Tuner Contemporary will be showing a newly commissioned video by internationally renowned artist John Smith, from 1-17June 2012. Since 1972 John Smith has made over 40 film, video and installation works that have been shown in cinemas, art galleries and on television around the world and been awarded major prizes at a number of international film festivals. Horizon is a study of the sea filmed over several months from the windows of Turner Contemporary and locations around Margate. Smith captures the seascape across seasons and in dramatically different weather conditions, using a variety of techniques to stress and contrast the abstract qualities of light, colour and movement. Through this process he creates a view of the sea that draws attention to the spectacular improbability of the natural world.

Victoria Pomery, Director of Turner Contemporary said, “This commission has given us a fantastic opportunity to work with John, an artist I have long admired. The film he has created for us is very particular to Margate. It makes us consider the incredible seascape that drew JMW Turner to the town and continues to be a powerful inspiration for artists today.” Horizon was commissioned by Turner Contemporary in partnership with Stour Valley Arts and South East Dance as part of Turning Point South East – RELAY.  Entry to the gallery and the commission is free. John Smith will be in conversation with Stuart Comer Curator of film at Tate Modern on Thursday 14 June at Turner Contemporary.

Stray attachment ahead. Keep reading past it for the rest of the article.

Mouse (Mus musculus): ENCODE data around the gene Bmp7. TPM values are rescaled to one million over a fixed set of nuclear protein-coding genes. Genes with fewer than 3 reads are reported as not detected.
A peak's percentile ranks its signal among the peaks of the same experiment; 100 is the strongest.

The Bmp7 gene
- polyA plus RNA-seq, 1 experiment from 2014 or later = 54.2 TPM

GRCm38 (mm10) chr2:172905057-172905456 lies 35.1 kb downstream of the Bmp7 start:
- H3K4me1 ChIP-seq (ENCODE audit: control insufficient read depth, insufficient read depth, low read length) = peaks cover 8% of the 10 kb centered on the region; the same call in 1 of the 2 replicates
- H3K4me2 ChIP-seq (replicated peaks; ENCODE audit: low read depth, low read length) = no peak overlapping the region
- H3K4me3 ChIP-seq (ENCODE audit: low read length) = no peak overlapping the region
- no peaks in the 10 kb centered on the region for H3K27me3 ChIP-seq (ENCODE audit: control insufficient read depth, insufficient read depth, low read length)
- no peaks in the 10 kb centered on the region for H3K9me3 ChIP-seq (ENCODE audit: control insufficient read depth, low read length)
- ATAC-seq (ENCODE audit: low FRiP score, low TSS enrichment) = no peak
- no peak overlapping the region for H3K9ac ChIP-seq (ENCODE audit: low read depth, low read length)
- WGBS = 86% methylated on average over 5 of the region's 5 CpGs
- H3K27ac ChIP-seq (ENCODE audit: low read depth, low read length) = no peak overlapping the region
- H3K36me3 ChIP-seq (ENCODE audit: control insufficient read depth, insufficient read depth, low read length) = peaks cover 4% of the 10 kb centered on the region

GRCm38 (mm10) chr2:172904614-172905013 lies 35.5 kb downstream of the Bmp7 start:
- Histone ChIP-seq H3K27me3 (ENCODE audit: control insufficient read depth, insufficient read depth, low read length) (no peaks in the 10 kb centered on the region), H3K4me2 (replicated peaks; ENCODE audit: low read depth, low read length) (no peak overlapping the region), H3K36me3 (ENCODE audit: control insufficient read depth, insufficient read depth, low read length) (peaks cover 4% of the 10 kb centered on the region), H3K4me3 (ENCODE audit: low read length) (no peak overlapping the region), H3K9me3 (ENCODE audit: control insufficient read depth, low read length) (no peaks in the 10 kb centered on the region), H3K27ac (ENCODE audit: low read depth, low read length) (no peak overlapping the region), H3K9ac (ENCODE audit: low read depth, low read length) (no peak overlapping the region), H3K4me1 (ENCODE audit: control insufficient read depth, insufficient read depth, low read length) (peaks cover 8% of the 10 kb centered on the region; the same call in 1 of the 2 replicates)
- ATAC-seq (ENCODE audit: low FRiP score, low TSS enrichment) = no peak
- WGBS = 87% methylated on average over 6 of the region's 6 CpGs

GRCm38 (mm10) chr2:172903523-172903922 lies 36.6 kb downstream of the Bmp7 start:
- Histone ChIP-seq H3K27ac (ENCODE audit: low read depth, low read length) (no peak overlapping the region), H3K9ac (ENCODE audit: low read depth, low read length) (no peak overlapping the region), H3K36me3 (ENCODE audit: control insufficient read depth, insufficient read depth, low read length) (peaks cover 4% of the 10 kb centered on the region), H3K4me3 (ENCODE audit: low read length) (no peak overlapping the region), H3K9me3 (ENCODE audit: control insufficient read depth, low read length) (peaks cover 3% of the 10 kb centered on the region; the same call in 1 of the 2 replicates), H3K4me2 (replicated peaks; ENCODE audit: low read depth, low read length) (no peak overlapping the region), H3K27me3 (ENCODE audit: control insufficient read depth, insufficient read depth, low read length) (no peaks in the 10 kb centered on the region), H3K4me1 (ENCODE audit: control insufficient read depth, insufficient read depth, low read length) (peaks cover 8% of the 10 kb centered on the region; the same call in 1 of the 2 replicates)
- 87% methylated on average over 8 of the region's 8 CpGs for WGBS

“The films of John Smith create a world from the ‘simple’ experiences of living, breathing and being a filmmaker or artist in a particular place and time. Smith’s often humorous films produced over the last 30 years have inventively documented and probed his immediate surroundings, often not even moving much beyond the front door of his various abodes in a small area of East London. Nevertheless, it would be wrong to describe Smith’s films as overly delicate, preciously insular or purely personal – assignations that the previous description might suggest – as his work sees within the minutiae of familiar surroundings a range of philosophical, aesthetic, technical and quotidian challenges and revelations that extend far beyond the realm of much other comparable cinema. In film after film, Smith explores the cracks within and the tribulations of the world he confronts everyday, taking a closer look at and often transforming (verbally, associatively, just by observing from a different angle) things like a pane of glass, the discolorations of a mouldy ceiling, a hospital water-tower, the archaeology of an ancient toilet, an old shepherd’s proverb, or a work he was unhappy with some 20 odd years before. In the process, he makes us look more closely, not just at his films and the cinema generally, but our own surroundings, the everyday world that engulfs us but that we probably routinely dismiss as a suitable subject for contemplation, art and imagination.”
From ‘On the Street where You Live: The Films of John Smith’ by Adrian Danks, Senses of Cinema, 2003

“The films of John Smith are among the most widely seen and appreciated of the UK avant-garde. Rigorous in structure and highly crafted in making, they extend the logic of language to question the authority of the image and the word. Among the complex features of these films is perhaps an attempt to sidestep, in a knight’s move, Brecht’s critique of cinema, his “fundamental reproach” that a film is “the result of a production that took place in the absence of an audience”. In John Smith’s films, the spectator is a producer as well as a consumer of meaning, bound in to the process but but simultaneously distanced from the ‘naturalness’ of the film dream.”

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